A Lost Lady Forrester
There's Always Tomorrow Joseph White
By Your Leave Henry Smith
The Mighty Barnum Joe Uncredited
1935 The Good Fairy Konrad
Enchanted April Mellersh Wilkins
Naughty Marietta Governor d'Annard
Escapade Karl
I Live My Life G.P. Bentley
The Perfect Gentleman Major Horatio Chatteris
1936 The Great Ziegfeld Jack Billings
Dancing Pirate Mayor Don Emilio Perena
Trouble for Two Colonel Geraldine
Piccadilly Jim James Crocker – Sr./Count Olav Osric
Dimples Prof. Eustace Appleby
1937 The Last of Mrs. Cheyney Lord Kelton
The Emperor's Candlesticks Col. Baron Suroff
Saratoga Jesse Kiffmeyer
Sunday Night at the Trocadero Himself Short
Beg, Borrow or Steal Ingraham Steward
Rosalie King
1938 Paradise for Three Rudolph Tobler
Port of Seven Seas Panisse
The Crowd Roars Brian McCoy
Sweethearts Felix Lehman
1939 Broadway Serenade Cornelius Collier, Jr.
The Wizard of Oz The Wizard of Oz/Professor Marvel/The Gatekeeper/The Carriage Driver/The Guard
Henry Goes Arizona Henry Conroy
Balalaika Ivan Danchenoff
1940 The Shop Around the Corner Hugo Matuschek
Broadway Melody of 1940 Bob Casey
The Ghost Comes Home Vern Adams
The Mortal Storm Professor Viktor Roth
Boom Town Luther Aldrich
Hullabaloo Frankie Merriweather
Keeping Company Harry C. Thomas
1941 The Wild Man of Borneo J. Daniel Thompson
Washington Melodrama Calvin Claymore
Honky Tonk Judge Cotton
1942 The Vanishing Virginian Robert Yancey
Tortilla Flat The Pirate Academy Award nomination - Best Supporting Actor
White Cargo The Doctor
1943 The Human Comedy Willie Grogan
A Stranger in Town John Josephus Grant
Thousands Cheer Dr. Frank Morgan
1944 The White Cliffs of Dover Hiram Porter Dunn
Kismet Narrator Voice, Uncredited
Casanova Brown Mr. Ferris
1945 Yolanda and the Thief Victor Budlow Trout
1946 Courage of Lassie Harry MacBain
The Cockeyed Miracle Sam Griggs
Lady Luck William Audrey
The Great Morgan Himself
1947 Green Dolphin Street Dr. Edmond Ozanne
1948 Summer Holiday Uncle Sid
The Three Musketeers King Louis XIII
1949 The Stratton Story Barney Wile
The Great Sinner Aristide Pitard
Any Number Can Play Jim Kurstyn
1950 Key to the City Fire Chief Duggan Final film

Radio appearances

Year Program Episode/source
1937 Amos & Andy Amos and Andy with Frank Morgan
1940 Screen Guild Players The Shop Around the Corner[10]
1941 Art Museum January 9, 1941
1942 Pat O'Brien April 23, 1942
1942 Command Performances October 27, 1942
1942 The Pied Piper December 21, 1942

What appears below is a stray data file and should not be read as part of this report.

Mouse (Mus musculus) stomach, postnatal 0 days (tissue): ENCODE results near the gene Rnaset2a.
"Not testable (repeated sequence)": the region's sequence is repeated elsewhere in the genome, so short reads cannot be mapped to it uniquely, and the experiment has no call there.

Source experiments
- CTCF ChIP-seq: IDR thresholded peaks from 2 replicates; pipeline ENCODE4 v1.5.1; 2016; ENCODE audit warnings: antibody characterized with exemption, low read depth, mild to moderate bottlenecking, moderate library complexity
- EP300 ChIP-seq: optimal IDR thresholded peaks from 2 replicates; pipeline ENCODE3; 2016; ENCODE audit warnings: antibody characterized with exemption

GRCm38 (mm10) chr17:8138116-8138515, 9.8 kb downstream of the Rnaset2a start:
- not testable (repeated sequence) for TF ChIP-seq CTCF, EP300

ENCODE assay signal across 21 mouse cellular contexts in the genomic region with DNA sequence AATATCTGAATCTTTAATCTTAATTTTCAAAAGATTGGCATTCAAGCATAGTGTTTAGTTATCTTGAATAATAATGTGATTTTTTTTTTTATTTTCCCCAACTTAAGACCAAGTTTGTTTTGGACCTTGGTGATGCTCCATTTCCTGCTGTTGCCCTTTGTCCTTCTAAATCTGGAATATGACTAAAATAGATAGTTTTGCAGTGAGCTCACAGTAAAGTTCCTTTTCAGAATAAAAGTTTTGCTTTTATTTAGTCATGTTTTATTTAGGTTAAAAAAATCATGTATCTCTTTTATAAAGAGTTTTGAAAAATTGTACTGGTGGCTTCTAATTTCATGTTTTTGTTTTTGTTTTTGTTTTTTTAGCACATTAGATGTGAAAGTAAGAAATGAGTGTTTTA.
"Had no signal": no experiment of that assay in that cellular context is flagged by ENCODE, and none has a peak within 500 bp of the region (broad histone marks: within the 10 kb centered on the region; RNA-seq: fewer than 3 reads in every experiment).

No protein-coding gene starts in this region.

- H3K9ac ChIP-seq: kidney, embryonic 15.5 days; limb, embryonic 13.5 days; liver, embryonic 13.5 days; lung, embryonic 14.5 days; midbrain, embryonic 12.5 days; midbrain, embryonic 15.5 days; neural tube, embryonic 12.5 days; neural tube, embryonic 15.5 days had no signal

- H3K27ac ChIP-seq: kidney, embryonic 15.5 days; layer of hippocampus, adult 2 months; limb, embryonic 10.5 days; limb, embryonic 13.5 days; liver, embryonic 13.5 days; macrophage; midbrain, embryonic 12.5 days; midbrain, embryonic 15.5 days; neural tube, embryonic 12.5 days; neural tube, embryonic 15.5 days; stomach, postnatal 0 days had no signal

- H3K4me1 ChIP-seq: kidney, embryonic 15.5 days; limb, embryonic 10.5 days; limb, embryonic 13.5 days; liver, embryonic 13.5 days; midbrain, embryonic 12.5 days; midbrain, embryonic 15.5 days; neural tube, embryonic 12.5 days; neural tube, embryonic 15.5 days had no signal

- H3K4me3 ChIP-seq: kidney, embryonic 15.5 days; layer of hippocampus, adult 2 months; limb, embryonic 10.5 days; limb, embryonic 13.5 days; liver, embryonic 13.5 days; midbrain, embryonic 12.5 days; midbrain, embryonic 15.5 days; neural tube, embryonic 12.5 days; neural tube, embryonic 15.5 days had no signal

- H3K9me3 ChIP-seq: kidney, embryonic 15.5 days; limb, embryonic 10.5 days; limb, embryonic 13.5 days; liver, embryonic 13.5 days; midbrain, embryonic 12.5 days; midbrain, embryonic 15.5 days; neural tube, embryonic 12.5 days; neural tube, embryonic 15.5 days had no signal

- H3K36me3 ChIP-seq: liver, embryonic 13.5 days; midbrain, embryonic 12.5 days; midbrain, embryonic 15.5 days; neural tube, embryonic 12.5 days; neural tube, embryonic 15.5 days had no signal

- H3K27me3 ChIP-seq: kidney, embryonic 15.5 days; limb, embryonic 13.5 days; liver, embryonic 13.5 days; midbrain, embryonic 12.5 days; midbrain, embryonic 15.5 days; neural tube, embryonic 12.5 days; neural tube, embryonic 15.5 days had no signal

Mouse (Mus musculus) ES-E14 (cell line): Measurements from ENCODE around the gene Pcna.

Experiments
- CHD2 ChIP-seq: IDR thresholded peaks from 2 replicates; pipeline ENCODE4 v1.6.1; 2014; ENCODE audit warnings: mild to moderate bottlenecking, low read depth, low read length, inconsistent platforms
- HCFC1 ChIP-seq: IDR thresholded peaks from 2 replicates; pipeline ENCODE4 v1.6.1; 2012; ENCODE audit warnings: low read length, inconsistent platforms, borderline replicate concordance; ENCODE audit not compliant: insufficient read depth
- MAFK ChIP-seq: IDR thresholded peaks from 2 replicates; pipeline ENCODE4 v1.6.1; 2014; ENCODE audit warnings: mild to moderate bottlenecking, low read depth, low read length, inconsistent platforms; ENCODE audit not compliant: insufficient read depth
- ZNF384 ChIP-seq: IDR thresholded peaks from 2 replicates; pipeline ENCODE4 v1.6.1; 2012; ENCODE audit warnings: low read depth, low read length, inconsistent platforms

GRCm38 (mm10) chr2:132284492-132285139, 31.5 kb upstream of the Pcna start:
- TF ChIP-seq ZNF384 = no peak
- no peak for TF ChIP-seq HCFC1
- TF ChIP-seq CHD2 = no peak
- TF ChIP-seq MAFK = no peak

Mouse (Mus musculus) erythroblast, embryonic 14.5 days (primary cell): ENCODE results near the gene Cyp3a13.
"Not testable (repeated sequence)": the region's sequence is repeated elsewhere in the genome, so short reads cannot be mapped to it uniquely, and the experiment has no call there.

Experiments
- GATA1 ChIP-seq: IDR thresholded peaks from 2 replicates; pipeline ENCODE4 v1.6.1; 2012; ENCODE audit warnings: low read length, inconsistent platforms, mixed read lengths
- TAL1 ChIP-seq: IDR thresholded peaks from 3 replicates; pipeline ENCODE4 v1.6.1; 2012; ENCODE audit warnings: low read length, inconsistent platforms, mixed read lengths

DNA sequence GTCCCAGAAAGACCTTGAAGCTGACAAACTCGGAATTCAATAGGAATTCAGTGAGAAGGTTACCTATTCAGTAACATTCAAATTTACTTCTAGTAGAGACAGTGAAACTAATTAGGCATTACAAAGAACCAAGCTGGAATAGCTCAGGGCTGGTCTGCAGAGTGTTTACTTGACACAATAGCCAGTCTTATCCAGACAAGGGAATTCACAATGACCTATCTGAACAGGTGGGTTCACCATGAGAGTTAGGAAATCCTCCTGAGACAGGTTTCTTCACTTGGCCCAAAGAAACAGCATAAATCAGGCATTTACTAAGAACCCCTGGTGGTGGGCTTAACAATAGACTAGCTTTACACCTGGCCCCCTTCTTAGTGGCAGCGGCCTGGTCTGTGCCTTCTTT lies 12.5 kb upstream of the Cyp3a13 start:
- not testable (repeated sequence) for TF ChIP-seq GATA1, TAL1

1943 Nothing But The Truth May 3, 1943
1943 The Human Comedy July 12, 1943
1943 Holy Matrimoney December 13, 1943
1944 Wallpapering September 23, 1944
1944 The Frank Morgan Show NBC 8/31/1944 - 5/31/1945
1945 The Devil and Miss Jones March 12, 1945
1945 Birdseye Open House September 13, 1945 host Dinah Shore
1945 Huckleberry Finn October 14, 1945
1945 Names On The Land December 24, 1945
1946 The Bickersons Epioodes : 60
1947 The Fabulous Dr. Tweedy 5 episodes
1948 The Jimmy Durante Show January 14, 1948
1949 Kraft Music Hall 35 episodes

See also


  1. ^ Obituary Variety, September 21, 1949, page 63.
  2. ^ White, James Terry, ed. (1967). Frank Morgan Wuppermann. University Microfilms. p. 26. Retrieved April 10, 2020. {{cite book}}: |work= ignored (help)
  3. ^ New England Vintage Film Inc Society (December 1, 2010). Playbills to Photoplays. Xlibris Corporation. pp. 488–523. ISBN 978-1453587751. Retrieved April 10, 2020.
  4. ^ a b "Frank Morgan". Hollywood's Irish Mafia. Archived from the original on August 5, 2009. Retrieved September 18, 2009.
  5. ^ Grand Catalogue of the Phi Kappa Psi Fraternity (Twelfth ed.). Bernard C. Harris. 1985. p. 377.
  6. ^ Slon, Michael (January 1, 1998). Songs from the Hill: A History of the Cornell University Glee Club. Cornell University Glee Club. ISBN 978-0962010316.
  7. ^ Dunning, John (1998). On the Air: The Encyclopedia of Old-Time Radio (Revised ed.). New York, NY: Oxford University Press. pp. 259–260. ISBN 978-0-19-507678-3. Retrieved September 16, 2019.
  8. ^ "The Triumph of X". Internet Broadway Database.
  9. ^ "Frank Morgan, Local Property Owner, Dies". The Desert Sun. Palm Springs, Calif. September 20, 1949. p. 8 – via California Digital Newspaper Collection.
  10. ^ "Those Were The Days". Nostalgia Digest. Vol. 41, no. 3. Summer 2015. pp. 32–39.

Further reading

  • Alistair, Rupert (2018). "Frank Morgan". The Name Below the Title: 65 Classic Movie Character Actors from Hollywood's Golden Age (First ed.). Great Britain: Independently published. pp. 180–184. ISBN 978-1-7200-3837-5.

External links

This page was last edited on 24 November 2023, at 10:50